Donald Trump's claim that the 2020 election remains undecided, Joe Biden has begun to name his national security team.
Right now, it looks Democratic establishment all the way.
Antony Blinken, a longtime foreign policy aide, is Biden's choice for secretary of state. Jake Sullivan, one of Hillary Clinton's closest aides, is said to be his choice for national security adviser.
Biden's urgency in naming his foreign policy team is understandable.
For if his election is confirmed by the Electoral College, then he will find himself on Jan. 20 with a lineup of foreign policy crises.
First is Afghanistan. While a Beltway battle has erupted over the wisdom of Trump's decision to cut in half, to 2,500, the number of U.S. troops in Afghanistan by Jan. 15, no one denies the risk this entails for the besieged pro-American government in Kabul.
Ex-Ambassador to Afghanistan and Pakistan Ryan Crocker summed it up Friday before the House Armed Services Committee: "The worst thing we can do is what we are doing. ... Basically telling the Taliban, 'You win. We lose. Let's dress this up as best we can.'"
America "is waving the white flag" of surrender, said Crocker.
Saturday, a barrage of rockets slammed into the Green Zone of Kabul where many embassies are located, killing eight and wounding two dozen. The Islamic State claimed responsibility.
As President Biden is not going to send fresh regiments of U.S. troops back to Afghanistan, he could, in his first year, face a collapse of the Kabul regime and a triumph of the Taliban, whom we expelled from power 19 years ago for hosting the al-Qaida terrorists who perpetrated 9/11.
Biden could, in his first days in office, preside over the first U.S. defeat in a major war since Vietnam.
A second situation confronting the new president is China. For the China of 2021 is not the China with which Barack Obama and Biden had to deal. The China of today revels in its Communist ideology.
It openly crushes democratic dissent in Hong Kong and defends "reeducation camps" for Muslim Uighurs in Xinjiang, uses air and naval forces and missile threats to assert and to defend its claims to the Paracel and Spratly Islands in the South China Sea, to Taiwan, and to the Senkaku Islands that Japan controls and claims.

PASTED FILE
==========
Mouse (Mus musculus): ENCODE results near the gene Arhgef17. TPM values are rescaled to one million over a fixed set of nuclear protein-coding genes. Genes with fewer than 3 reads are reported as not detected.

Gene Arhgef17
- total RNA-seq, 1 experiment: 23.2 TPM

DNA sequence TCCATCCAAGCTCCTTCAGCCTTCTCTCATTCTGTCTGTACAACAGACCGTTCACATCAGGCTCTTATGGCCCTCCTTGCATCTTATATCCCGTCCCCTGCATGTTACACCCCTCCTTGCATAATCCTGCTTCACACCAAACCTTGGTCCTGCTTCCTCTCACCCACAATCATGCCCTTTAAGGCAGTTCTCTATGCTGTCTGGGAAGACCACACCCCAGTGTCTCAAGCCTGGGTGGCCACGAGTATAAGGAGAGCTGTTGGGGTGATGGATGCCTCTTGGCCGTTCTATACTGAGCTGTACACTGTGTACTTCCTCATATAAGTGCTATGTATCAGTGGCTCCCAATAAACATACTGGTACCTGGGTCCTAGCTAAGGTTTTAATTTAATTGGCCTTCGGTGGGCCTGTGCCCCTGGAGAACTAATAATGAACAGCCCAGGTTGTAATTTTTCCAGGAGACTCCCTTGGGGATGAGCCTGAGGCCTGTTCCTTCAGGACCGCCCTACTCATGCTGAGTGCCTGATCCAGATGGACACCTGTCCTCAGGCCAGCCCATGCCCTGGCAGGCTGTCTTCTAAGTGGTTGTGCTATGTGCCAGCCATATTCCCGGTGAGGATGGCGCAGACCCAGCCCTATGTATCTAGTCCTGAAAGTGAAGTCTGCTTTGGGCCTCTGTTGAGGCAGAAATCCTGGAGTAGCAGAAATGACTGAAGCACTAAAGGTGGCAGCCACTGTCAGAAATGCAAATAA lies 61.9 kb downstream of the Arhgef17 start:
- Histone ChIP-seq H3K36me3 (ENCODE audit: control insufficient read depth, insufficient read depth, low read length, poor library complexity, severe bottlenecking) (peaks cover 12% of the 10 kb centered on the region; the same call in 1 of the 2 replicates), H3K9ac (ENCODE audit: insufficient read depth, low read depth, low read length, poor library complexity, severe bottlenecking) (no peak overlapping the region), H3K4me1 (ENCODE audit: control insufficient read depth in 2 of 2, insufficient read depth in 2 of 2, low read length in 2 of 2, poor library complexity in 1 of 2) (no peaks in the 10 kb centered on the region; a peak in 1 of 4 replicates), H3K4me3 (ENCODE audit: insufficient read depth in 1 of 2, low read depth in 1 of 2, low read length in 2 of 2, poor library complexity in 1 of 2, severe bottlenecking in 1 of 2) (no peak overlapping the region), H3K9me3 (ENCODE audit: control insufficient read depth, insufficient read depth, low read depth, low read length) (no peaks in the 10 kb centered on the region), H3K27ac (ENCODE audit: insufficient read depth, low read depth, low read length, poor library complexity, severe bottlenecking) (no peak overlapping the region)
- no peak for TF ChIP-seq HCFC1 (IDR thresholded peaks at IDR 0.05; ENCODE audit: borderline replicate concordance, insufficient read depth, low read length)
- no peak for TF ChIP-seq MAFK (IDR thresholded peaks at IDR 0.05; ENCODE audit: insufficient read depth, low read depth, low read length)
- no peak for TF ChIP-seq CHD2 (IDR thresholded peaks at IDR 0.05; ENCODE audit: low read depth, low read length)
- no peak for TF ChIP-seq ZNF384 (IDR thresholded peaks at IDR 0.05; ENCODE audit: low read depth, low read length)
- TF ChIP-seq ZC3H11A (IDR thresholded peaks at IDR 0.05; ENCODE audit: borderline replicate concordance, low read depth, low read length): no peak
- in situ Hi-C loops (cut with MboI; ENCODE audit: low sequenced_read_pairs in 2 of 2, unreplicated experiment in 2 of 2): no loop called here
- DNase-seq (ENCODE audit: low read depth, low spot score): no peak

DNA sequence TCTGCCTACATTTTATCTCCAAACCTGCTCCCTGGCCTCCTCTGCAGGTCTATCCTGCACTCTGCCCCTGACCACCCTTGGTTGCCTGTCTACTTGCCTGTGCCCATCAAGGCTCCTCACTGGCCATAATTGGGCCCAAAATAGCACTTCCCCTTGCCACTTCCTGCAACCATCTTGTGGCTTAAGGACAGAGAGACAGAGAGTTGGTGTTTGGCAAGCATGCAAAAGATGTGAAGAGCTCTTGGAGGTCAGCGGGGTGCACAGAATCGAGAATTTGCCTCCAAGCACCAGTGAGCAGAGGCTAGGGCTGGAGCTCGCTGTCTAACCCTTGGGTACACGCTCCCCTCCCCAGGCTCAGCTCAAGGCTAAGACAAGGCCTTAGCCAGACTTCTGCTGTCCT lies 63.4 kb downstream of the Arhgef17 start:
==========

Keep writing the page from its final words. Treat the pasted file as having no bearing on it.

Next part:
U.S. planes and ships flying close to Chinese territorial claims are intercepted and treated as hostile.
This is not a China that is going to back down before American power. If the U.S. imposes sanctions on Beijing, then Beijing will reciprocate with sanctions on the U.S. And if the U.S. decides to use force, the U.S. should not be surprised if China reciprocates in kind.
President Biden, it is said, will find a way to rejoin the Iran nuclear deal from which Trump rudely exited.
And how will this sit with Israel?
Sunday, at a memorial service for Founding Father David Ben-Gurion, Prime Minister Bibi Netanyahu sent a message, clearly for Biden: "We must stick to an uncompromising policy to ensure that Iran does not develop nuclear weapons. There must be no return to the previous nuclear agreement."
How will Biden deal with the now-regular Israeli attacks on Iran and Iranian-backed militias in Syria, Iraq and Lebanon? What would Biden do if Iran responded with attacks on Israel?
This is not an academic question. Sunday, the Israelis launched new attacks on Iranian-backed militia in Syria, and Trump has said that if an Iranian hand is found behind an attack that kills an American, then the U.S. will retaliate against Iran.
While his foreign policy advisers argued successfully against a Trump proposal for a preemptive strike on Iran's nuclear enrichment plant at Natanz, Israeli strikes on Iranian-backed militia in Syria could produce retaliation, and a sudden larger and wider war.
Worst-case scenario: Iran responds to an Israeli attack; Americans are killed; Trump retaliates; and Biden inherits a war with Iran he must fight or seek to end.
Then, there are the human rights backsliders that are U.S. partners and allies -- Turkey, Egypt, Saudi Arabia. How does Biden deal with the party's progressives who demand he sanction such partner-nations -- without risking the loss of these countries' cooperation on our policy agenda?
And the question with regard to Afghanistan is also true of Syria and Iraq. How do we extract our military from these endless conflicts without losing any leverage we have, and with it losing our influence over the composition and character of the regime and its direction?
"America First" has an answer to these questions: If there are no vital U.S. interests imperiled, keep U.S. troops out. And ashcan the utopian nonsense of trying to plant democracy in the sandy soil of a Middle East that has shown itself unreceptive to that particular crop.
The interventionalists got us into the sandbox. Let's see if they can get us out.
Patrick J. Buchanan